I started subscribing to the Wall Street Journal about two years ago.  It was the result of taking some surveys from and I built up quite a bit of reward cash that is redeemable for various things.  One of those was a subscription to the Wall Street Journal. I had a friend who would be gone out of town from time to time and he subscribed to the Journal.  He would ask me to watch his home and check his mail and in exchange I could take his Journal instead of leaving it for him to read when he returned.  I had also always enjoyed reading the Journal when I was traveling on business and the hotels would have a daily copy along with the USA Today.  What I found was that I enjoyed reading the Journal more because of the broad variety of articles.  I had a friend who would be gone out of town from time to time and he subscribed to the Journal.  He would ask me to watch his home and check his mail and in exchange I could take his Journal instead of leaving it for him to read when he returned.  I never thought it would be affordable for me to subscribe to the Journal.

If you have never read the Wall Street Journal, I would encourage you to do so.  It is a great way to broaden your horizons and you can learn quite a bit in the process.  I used to think that the Journal was a boring business paper, but I was definitely wrong.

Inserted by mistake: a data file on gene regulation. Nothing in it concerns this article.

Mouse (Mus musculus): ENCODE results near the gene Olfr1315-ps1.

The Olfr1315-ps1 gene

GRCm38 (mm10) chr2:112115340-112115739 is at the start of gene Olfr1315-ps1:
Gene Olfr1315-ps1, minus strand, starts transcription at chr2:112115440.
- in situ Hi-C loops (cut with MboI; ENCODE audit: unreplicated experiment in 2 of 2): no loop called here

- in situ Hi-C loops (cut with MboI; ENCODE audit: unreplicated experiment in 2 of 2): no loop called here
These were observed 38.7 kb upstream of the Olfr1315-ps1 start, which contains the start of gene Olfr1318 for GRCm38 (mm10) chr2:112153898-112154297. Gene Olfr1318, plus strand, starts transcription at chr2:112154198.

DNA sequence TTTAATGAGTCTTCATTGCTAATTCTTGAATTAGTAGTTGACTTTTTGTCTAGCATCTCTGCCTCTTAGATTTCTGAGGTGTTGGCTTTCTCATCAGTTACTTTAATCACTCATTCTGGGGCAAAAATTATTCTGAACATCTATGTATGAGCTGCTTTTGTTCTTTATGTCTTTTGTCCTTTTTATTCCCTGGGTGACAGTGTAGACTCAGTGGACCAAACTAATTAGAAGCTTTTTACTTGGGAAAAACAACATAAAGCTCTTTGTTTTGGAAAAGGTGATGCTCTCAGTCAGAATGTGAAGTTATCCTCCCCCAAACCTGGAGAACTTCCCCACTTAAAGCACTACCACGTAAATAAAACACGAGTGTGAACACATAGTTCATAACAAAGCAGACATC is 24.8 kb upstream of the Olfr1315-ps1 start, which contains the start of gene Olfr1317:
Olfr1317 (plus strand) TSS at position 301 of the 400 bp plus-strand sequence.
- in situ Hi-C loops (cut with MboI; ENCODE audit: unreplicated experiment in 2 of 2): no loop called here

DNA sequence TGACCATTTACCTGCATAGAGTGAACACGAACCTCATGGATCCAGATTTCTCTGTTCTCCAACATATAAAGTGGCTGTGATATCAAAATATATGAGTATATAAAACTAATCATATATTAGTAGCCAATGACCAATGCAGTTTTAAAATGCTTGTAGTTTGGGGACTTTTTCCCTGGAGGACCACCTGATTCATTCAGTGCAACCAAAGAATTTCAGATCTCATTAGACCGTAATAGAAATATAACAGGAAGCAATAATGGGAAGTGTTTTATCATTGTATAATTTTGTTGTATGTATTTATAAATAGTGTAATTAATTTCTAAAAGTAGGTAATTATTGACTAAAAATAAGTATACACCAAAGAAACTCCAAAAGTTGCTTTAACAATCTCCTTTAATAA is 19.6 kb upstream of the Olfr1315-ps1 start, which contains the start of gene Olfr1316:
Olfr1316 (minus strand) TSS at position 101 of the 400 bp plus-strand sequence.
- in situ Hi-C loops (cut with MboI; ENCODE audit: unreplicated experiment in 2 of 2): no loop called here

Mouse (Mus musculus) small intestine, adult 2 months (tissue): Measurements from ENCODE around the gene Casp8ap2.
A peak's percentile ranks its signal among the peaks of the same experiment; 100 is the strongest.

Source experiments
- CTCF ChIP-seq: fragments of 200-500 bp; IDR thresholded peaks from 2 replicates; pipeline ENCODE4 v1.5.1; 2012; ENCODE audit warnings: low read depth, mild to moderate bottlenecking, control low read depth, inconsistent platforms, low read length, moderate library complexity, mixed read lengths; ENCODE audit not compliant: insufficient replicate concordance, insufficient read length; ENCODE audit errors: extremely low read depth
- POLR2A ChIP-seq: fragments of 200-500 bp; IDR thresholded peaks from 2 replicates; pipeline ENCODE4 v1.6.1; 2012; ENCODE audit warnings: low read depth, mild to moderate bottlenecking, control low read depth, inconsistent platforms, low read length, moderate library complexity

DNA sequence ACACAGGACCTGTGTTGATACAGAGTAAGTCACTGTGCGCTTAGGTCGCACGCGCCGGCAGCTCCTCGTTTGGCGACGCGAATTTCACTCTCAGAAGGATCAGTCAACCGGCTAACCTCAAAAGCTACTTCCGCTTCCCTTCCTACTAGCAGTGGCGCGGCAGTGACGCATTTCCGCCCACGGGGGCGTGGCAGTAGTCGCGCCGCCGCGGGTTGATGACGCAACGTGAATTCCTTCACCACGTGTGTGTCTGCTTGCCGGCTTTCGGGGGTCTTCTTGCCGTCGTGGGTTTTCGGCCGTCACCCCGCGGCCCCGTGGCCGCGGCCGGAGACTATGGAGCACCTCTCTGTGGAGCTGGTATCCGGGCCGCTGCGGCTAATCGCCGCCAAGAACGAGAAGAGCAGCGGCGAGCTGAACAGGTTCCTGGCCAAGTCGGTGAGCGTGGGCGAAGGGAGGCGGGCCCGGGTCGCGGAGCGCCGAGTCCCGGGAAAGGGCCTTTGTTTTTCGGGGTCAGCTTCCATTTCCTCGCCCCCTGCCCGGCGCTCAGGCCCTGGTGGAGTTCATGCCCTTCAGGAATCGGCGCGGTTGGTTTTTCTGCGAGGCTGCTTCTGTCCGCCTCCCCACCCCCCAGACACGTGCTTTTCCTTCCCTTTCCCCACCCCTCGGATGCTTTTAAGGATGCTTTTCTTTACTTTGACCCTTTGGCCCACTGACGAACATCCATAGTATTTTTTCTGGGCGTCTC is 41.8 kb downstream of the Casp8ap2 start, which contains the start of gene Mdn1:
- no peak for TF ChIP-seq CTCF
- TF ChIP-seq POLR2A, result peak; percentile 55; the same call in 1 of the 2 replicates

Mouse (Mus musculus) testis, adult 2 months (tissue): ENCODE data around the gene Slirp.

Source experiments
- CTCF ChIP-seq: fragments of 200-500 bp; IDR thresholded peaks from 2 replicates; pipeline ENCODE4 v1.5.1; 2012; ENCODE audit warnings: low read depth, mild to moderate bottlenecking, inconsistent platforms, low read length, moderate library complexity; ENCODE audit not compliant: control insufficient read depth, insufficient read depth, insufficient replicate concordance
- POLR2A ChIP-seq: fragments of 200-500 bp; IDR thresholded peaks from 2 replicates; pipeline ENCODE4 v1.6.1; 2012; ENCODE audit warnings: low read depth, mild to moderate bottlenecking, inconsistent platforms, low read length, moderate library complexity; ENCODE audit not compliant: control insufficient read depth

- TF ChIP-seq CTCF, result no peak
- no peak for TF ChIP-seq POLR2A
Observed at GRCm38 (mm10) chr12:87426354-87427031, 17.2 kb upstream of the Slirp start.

In Friday’s edition on the front page there are the usual headline stories, but as you head towards the bottom of the first page there is usually a story of human interest or one out of the ordinary – in this issue the article is titled “If a Martian Wrecks Your Rocket Ship, Who is Liable?”  This article is talking about the issues of “space tort”.  Did you know that there are space attorneys?  Read the article and you will learn something.  I did.  Also toward the end of the first section you will find the opinion pages with various op-ed pieces and the letters to the editor.  There is usually a book review in the right column towards the back of the section – on page A11 or so.  I have found a few good books to read.

Business and Tech section – this is a smaller section with articles geared toward Business – for example – there is a small article about Amazon being allowed to test drones, an article about the F-35 fighter jet and its estimated cost.

Money & Investing – this is where you can get really geeked out with numbers and charts and figures.  Pages C5 through C7 is where it is at.  I usually skim over this section and mainly look for the stocks and funds that I have investments in.